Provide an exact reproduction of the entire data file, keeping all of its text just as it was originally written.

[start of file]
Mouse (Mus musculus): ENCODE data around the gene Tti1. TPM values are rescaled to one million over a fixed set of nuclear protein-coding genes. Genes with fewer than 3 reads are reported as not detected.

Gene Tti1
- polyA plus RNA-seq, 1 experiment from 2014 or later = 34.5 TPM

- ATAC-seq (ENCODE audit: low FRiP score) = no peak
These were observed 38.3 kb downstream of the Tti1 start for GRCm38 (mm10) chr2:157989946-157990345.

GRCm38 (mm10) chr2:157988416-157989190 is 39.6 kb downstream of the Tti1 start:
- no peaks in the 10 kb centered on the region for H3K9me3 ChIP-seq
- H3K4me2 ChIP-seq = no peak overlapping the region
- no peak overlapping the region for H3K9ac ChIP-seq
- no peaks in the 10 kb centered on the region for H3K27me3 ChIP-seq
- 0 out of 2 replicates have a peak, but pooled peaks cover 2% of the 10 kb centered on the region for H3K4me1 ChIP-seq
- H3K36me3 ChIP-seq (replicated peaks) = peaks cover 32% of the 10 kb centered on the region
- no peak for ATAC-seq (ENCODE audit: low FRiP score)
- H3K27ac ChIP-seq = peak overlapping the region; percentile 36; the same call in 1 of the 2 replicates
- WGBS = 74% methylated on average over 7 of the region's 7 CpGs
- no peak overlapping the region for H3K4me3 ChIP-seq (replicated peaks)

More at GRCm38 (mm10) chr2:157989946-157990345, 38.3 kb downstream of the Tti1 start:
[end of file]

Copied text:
Mouse (Mus musculus): ENCODE data around the gene Tti1. TPM values are rescaled to one million over a fixed set of nuclear protein-coding genes. Genes with fewer than 3 reads are reported as not detected.

Gene Tti1
- polyA plus RNA-seq, 1 experiment from 2014 or later = 34.5 TPM

- ATAC-seq (ENCODE audit: low FRiP score) = no peak
These were observed 38.3 kb downstream of the Tti1 start for GRCm38 (mm10) chr2:157989946-157990345.

GRCm38 (mm10) chr2:157988416-157989190 is 39.6 kb downstream of the Tti1 start:
- no peaks in the 10 kb centered on the region for H3K9me3 ChIP-seq
- H3K4me2 ChIP-seq = no peak overlapping the region
- no peak overlapping the region for H3K9ac ChIP-seq
- no peaks in the 10 kb centered on the region for H3K27me3 ChIP-seq
- 0 out of 2 replicates have a peak, but pooled peaks cover 2% of the 10 kb centered on the region for H3K4me1 ChIP-seq
- H3K36me3 ChIP-seq (replicated peaks) = peaks cover 32% of the 10 kb centered on the region
- no peak for ATAC-seq (ENCODE audit: low FRiP score)
- H3K27ac ChIP-seq = peak overlapping the region; percentile 36; the same call in 1 of the 2 replicates
- WGBS = 74% methylated on average over 7 of the region's 7 CpGs
- no peak overlapping the region for H3K4me3 ChIP-seq (replicated peaks)

More at GRCm38 (mm10) chr2:157989946-157990345, 38.3 kb downstream of the Tti1 start: